Towards a waste-free Summit County: Local efforts amplify to eliminate food waste by 2030

PARK CITY, Utah — Today, March 22, Park City Community Foundation’s Climate Fund Manager Andy Hecht presented the “Zero Food Waste 2030 Compact: United for a Sustainable Future” to a joint session of the Park City Council and Summit County Council. This compact represents one of the first steps recommended by the Zero Food Waste 2030 Strategic Plan released in January. It reads as follows:

Zero Food Waste 2030 Compact: United for a Sustainable Future

“We, local governments, nonprofits, businesses, and residents, are joining together to eliminate food waste from the Summit County, Utah landfill by 2030. Recognizing that food waste is a major source of potent greenhouse gases, accounts for more than half the waste in our landfill, and creates a financial burden for our community, this compact calls on community members to make a united commitment to reduce, divert, and eliminate food waste from entering our landfill.
Park City and Summit County are already leaders in addressing climate change, each having committed to ambitious environmental goals. We share a passion for building a healthier world for the next generation. Reducing and diverting food waste is an immediate and impactful step to improve air and water quality, slow climate change, allocate public funds more wisely, and create a more sustainable future.
In support of the Zero Food Waste 2030 goal, we pledge to:
• Minimize food waste, acknowledging that food production is costly and uses critical resources
like water, energy, and land.
• Divert food waste through composting to reduce a key source of methane in our community.
• Collaborate to achieve our goal, knowing that lasting change is only possible when our residents,
local government, nonprofits, businesses, and tourists work together.
• Support systematic changes in our community that will ultimately provide more effective,
sustainable, and economical waste management practices and tools.
• Educate ourselves on composting and the importance of food waste diversion.
• Share our progress and learnings along the way.
By signing this compact, we pledge our support of the Zero Food Waste 2030 goal and to uphold the principles listed above.”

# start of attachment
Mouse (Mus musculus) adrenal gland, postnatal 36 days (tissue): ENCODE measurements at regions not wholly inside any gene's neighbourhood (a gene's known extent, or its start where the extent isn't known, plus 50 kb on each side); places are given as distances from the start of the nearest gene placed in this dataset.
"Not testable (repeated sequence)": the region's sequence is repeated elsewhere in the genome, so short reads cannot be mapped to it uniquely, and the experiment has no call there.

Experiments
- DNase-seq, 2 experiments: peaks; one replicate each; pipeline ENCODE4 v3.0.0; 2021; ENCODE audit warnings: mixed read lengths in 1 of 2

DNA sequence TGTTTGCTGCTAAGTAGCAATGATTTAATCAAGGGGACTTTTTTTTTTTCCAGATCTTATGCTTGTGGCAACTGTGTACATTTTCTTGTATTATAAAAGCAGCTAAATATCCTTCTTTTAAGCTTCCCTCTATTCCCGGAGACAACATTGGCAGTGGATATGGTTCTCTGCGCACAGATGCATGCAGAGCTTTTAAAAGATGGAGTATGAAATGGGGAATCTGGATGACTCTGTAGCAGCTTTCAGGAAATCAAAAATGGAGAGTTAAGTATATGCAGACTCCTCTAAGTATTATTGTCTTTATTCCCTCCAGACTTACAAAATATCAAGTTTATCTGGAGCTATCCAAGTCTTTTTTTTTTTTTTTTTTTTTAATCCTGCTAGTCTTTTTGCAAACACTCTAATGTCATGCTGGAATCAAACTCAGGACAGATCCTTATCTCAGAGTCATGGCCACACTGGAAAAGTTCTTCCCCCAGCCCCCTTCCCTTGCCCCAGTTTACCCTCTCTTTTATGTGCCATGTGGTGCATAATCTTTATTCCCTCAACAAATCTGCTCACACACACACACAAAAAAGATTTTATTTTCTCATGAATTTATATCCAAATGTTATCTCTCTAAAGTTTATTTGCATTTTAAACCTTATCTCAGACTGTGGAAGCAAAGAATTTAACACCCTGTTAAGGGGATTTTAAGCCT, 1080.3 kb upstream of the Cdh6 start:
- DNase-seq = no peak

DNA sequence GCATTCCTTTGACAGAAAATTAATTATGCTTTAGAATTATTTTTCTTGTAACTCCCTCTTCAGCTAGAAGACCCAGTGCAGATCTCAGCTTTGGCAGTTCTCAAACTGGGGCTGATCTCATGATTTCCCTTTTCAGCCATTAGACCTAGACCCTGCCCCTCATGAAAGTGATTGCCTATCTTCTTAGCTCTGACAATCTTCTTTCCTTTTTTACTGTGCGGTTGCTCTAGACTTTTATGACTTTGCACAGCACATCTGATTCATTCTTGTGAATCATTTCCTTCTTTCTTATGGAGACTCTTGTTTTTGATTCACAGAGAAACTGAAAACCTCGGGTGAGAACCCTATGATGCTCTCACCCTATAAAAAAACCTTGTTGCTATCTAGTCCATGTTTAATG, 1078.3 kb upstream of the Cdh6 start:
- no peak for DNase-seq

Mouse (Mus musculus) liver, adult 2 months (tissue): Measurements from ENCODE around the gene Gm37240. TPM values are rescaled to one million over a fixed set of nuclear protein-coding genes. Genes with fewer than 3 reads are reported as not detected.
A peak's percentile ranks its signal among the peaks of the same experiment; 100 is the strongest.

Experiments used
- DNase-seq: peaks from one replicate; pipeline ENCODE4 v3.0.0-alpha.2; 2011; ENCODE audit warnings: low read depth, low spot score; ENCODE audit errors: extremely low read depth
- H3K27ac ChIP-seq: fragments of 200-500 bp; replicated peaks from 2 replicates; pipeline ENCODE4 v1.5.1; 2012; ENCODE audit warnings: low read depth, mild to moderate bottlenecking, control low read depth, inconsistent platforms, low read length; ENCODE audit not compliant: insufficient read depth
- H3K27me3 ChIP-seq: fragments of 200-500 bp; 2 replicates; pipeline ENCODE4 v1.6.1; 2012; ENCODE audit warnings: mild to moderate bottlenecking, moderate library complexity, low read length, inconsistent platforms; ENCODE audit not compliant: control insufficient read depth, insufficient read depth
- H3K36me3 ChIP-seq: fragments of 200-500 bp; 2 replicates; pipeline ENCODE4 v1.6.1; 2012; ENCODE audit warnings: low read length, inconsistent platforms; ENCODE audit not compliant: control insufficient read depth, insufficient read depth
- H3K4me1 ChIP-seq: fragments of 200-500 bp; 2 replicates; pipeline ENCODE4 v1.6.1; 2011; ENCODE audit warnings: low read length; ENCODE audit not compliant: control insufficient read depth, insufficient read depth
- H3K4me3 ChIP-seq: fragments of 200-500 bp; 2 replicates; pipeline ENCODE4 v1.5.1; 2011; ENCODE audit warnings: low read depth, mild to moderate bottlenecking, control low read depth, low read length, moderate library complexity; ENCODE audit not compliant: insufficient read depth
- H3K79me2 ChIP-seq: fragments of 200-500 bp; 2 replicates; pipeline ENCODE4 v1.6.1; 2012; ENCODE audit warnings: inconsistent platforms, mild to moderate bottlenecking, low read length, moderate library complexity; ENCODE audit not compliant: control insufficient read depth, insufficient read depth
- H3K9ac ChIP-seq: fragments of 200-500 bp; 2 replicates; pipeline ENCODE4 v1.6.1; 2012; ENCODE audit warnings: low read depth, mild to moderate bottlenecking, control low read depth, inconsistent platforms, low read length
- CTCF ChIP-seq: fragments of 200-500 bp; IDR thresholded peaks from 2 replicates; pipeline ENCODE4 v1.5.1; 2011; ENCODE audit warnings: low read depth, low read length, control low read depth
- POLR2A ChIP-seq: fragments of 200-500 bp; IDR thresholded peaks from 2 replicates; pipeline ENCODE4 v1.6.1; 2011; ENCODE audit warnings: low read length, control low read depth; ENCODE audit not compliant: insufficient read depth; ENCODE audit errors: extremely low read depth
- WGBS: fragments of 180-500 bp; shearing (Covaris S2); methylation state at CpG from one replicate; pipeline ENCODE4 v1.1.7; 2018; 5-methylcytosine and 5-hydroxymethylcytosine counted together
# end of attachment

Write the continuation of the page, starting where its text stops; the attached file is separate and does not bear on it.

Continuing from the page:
Why Summit County residents, businesses and organizations should support the Zero Food Waste by 2030 Strategic Plan

  • Extending the life of the land fill will reduce the cost of waste management.

A 2019 study commissioned by Summit County indicates that roughly 80 percent of the solid waste that reaches the local landfill could be avoided, with 40 to 60 percent of that being food waste. Eliminating the food waste will extend the life of the land fill, reducing the cost of waste management. The economic costs of food waste to residents and businesses are significant. In the United States, food waste costs $218 billion annually. This includes the cost of lost food, the cost of disposing of food waste, and the cost of environmental damage caused by food waste.

  • Strategies that divert food waste from the landfill will reduce contamination risks of Summit County’s water supply.

Food waste increases potential leachate risks. Leachate is a liquid, biodegradable material that contains harmful chemicals and bacteria. Leachate can contaminate groundwater and surface water. Republic Services transports residential waste to the Three Mile Landfill. On an annual basis, approximately 50,000 tons of refuse are collected in Summit County; about 35% of this total is collected from approximately 18,000 residential units across the county through the curbside waste collection program, with the remainder from the commercial sector.

This is only one of the initial steps towards reaching a sustainable future. Megan Fleming Hytjan, the Director of Marketing and Communications for the Park City Community Foundation said, “the compact received overwhelmingly positive feedback.” They are hoping to have it signed by both councils in the next few weeks. The topic will return to Park City Council on April 25 as part of a bigger conversation.

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